MadSci Network: General Biology

Re: How and why does alkali's affects the heart rate of Daphnia?

Date: Fri Nov 10 13:03:21 2000
Posted By: G. Monreal, Staff, Cardiothoracic Surgery , The Ohio State University
Area of science: General Biology
ID: 973430352.Gb

     Hi Dan, excellent question!  Your project sounds very interesting, and 
Daphnia are fun little creatures to work with!  Your question regarding why 
the aspirin solution for your Daphnia was made more alkaline in order to 
dissolve the aspirin has to do with the chemical structure of aspirin.  
Lets look:
     Aspirin, also known as acetylsalicylic acid, or ASA, is a weak acid 
comprised of three main structures:  an aromatic ring, an ester, and a 
carboxylic acid.  Aspirin comes in tablets designed to be swallowed and 
processed by our stomach, whose very acidic environment maintains a pH of 
around 1-3 .  For aspirin to be absorbed into the body, it must be 
fat-soluble, or permeable to the gastric mucosa, in order to diffuse across 
the stomach lining and into the cells.  Aspirin is fat soluble in the 
acidic environment of the stomach due to its carboxyl group, which is 
uncharged (non-ionized).  Because of this uncharged carboxyl group, 
however, aspirin is insoluble in water.  This is good for stomach 
absorption, but bad if you're trying to dissolve it for your Daphnia, which 
live in water!  How do we get aspirin to dissolve in water, then?   Place 
the aspirin in a more alkaline (more basic, higher pH) solution!  The 
structure of aspirin changes --- it loses a hydrogen atom and becomes 
negatively charged, or ionized.  This form of aspirin is now water soluble. 
     In regards to your Daphnia:  Aspirin, as a weak acid, maintains a pH 
of approximately 5.  Introducing a solution of this pH to the environment 
of your Daphnia would most likely kill them.  Daphnia enjoy a pH between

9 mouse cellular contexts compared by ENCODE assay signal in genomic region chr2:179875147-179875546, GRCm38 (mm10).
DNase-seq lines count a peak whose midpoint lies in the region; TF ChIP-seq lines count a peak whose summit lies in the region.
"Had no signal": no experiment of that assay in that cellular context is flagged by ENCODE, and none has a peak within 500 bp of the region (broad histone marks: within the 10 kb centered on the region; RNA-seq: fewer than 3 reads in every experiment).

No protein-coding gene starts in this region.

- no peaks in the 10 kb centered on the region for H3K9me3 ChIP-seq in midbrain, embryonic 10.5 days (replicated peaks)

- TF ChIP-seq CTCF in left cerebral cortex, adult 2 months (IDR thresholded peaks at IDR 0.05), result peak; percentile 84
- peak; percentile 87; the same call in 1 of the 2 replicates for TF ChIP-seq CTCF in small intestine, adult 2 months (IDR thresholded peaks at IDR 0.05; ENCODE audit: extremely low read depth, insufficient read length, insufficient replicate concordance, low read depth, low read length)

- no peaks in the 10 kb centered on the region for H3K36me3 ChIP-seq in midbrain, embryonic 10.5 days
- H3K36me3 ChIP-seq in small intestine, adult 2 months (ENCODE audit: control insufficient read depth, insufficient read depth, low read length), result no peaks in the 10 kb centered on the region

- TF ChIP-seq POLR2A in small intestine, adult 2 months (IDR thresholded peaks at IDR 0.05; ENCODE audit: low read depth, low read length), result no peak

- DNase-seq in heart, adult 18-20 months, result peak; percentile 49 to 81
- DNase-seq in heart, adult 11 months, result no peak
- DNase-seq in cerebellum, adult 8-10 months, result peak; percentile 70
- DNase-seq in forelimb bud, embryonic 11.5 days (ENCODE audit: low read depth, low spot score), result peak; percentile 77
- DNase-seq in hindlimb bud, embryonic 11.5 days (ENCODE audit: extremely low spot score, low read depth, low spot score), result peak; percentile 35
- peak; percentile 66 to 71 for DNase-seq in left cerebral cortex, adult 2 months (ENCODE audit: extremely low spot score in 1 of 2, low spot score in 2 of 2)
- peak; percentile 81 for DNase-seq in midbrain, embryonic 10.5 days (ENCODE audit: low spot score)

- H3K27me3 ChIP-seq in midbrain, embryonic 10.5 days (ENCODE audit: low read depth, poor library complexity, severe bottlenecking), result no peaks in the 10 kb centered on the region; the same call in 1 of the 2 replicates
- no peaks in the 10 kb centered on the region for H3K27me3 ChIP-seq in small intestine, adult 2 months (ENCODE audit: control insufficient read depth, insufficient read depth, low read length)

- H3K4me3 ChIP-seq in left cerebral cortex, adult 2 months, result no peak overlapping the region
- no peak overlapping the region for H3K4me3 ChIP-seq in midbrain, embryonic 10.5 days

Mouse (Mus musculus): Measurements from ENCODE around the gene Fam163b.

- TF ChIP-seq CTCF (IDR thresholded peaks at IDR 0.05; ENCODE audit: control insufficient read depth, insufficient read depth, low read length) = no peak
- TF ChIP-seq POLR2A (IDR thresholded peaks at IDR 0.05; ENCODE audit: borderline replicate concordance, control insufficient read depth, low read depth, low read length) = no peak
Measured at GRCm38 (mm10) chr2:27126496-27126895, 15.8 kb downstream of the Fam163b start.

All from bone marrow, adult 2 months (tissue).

7.2 and 8.5 --- just slightly alkaline.  Making the solution more alkaline 
not only allows the aspirin to become water-soluble, but it brings the 
overall pH of the solution to a range where your Daphnia would be happiest.
     To answer the other part of your question on the effects an alkaline 
solution would have on heart rate:  Overall, an alkaline solution should 
not have direct effects on heart rate, unless the solution has a pH higher 
than what the Daphnia live at (higher than 8.5).  In this case, their heart 
rate may increase due to the stress of their environment.
     On an interesting note, humans can cause their blood to become more 
alkaline by hyperventilating.  Hyperventilation, which increases arterial 
oxygen pressure, unfortunately decreases blood carbon dioxide levels, 
causing the blood pH to increase from its baseline value of around 
7.35-7.45.  At high elevations, where the atmospheric pressure is low and 
oxygen becomes less available in the air, there is less oxygen per breath, 
thus, people will breathe faster in order to maintain the same oxygen 
intake.  Climbers of Mt. Everest (not using oxygen tanks) hyperventilate to 
such an extent that their blood pH becomes more alkaline and rises to 
around 7.70 --- a near-fatal value!   It would be very bad for the body if 
the heart rate were to increase in this situation.  Why?  An increase in 
heart rate means that the heart muscle is working more --- this in turn 
means that the heart muscle needs more oxygen to maintain this pace --- 
this means that the person then needs to breathe even faster to bring in 
more oxygen to feed the heart --- this means more carbon dioxide is "blown 
off" --- this means blood pH rises even further... a deadly chain of 
events.  Instead of the heart rate increasing to improve oxygen supply and 
utilization, the body produces more red blood cells to transport the 
oxygen.  This spares the body all the extra work it would require to 
maintain a fast heart rate.
     I hope this information is helpful to you and your Daphnia!  Good luck 
on your research project!   
     For additional information, check out the following terrific websites:,,, 

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